Stories pervade our lives. As human beings we gravitate to stories. Are motivated by stories. We orient ourselves in the world by the stories we tell. Stories move us in ways that nothing else does. It’s why so many of the decisions we make are based on story.
In the nonprofit sector we too utilize story. We put them in our annual reports and email appeals. We work to get “our story” in articles and featured on the news. In fact, I believe that stories are the primary way nonprofits compete with one another.
Now this isn’t necessarily a problem, except for the fact that the stories organizations choose to tell about themselves are not always representative of their actual work. When looking for a story to put in the annual report or to feature at the next gala, most organizations don’t look for the average constituent experience but one that went particularly well. They naturally want to put their best feet forward.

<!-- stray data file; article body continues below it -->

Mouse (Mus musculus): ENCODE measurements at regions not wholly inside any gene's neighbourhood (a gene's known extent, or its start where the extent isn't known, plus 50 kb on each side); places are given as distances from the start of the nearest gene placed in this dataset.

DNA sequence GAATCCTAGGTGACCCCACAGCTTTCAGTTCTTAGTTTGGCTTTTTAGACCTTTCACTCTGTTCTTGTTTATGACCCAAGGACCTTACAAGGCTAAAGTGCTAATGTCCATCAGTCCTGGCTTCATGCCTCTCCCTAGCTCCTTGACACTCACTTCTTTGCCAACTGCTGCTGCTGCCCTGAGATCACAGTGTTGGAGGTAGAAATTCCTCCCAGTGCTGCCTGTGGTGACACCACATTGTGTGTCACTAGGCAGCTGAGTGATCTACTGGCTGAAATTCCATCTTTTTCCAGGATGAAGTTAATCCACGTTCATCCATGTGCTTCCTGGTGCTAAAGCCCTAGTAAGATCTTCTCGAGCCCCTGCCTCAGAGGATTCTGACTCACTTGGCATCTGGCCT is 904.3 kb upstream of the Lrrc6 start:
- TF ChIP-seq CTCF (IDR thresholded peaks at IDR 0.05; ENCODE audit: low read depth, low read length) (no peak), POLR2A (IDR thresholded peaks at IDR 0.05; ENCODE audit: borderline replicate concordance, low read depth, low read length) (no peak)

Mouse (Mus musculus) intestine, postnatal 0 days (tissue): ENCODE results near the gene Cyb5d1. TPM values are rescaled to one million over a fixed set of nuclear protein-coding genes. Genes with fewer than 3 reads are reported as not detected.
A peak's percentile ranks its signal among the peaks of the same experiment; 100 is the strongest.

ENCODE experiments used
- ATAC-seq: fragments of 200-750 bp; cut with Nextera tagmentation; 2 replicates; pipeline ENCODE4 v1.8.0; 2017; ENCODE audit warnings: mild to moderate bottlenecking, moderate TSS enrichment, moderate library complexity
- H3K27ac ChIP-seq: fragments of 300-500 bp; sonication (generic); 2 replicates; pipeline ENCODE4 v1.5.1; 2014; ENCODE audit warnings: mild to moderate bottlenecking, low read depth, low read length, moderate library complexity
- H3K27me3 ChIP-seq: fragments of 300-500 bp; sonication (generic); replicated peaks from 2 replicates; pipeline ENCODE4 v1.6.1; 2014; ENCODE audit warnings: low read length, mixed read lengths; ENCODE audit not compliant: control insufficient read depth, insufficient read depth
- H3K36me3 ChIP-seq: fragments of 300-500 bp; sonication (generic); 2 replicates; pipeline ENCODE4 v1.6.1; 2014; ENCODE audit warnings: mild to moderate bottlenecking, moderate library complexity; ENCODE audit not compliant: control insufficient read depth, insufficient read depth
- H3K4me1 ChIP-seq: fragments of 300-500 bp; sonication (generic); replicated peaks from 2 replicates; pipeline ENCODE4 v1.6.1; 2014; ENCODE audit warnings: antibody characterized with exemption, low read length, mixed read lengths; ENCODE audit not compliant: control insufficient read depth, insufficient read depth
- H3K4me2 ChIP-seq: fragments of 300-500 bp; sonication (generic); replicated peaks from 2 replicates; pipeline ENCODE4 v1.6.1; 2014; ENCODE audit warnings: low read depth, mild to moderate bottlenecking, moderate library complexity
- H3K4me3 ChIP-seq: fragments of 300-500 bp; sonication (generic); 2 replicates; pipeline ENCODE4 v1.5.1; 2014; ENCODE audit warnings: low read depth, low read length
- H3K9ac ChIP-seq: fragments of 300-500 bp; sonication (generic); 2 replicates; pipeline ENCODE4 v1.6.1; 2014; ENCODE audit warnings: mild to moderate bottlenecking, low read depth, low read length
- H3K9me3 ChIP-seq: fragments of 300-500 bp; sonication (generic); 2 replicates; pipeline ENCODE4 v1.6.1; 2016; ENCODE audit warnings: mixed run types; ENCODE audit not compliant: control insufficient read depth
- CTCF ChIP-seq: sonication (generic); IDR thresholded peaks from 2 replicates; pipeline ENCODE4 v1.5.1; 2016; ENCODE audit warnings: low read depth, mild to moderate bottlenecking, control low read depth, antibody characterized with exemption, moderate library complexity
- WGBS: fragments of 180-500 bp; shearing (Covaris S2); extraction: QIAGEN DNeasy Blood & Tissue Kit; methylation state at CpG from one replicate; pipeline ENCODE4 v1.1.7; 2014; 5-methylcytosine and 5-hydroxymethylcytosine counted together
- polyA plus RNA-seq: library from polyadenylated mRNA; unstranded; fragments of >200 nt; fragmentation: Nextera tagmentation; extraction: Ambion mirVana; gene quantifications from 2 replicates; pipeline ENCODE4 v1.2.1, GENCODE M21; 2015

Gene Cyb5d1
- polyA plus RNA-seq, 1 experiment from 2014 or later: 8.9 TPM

The problem of our non-representative stories arise because there is often nothing else to counterbalance them. For most donors, all they hear are the stories and they get very little additional information about the organization’s actual impact. So they make their funding decisions based upon stories, not the actual work of the organization.
This has lead to a Story Arms Race in the nonprofit sector. Each organization seeking to outdo one another’s story. This means more money flows to the best story tellers, not the organizations that are actually creating the most change.
Funders must learn to scratch beneath the surface of the stories they are being told and nonprofits must go beyond the story and find ways to transparently communicate their impact. Then we will see funding flowing not just to the best story but to the most impact.
Don’t forget to check out Andrew’s webinar: Don’t be Fooled by Stories on Tuesday, January 31 at 2:00 P.M. Register Now!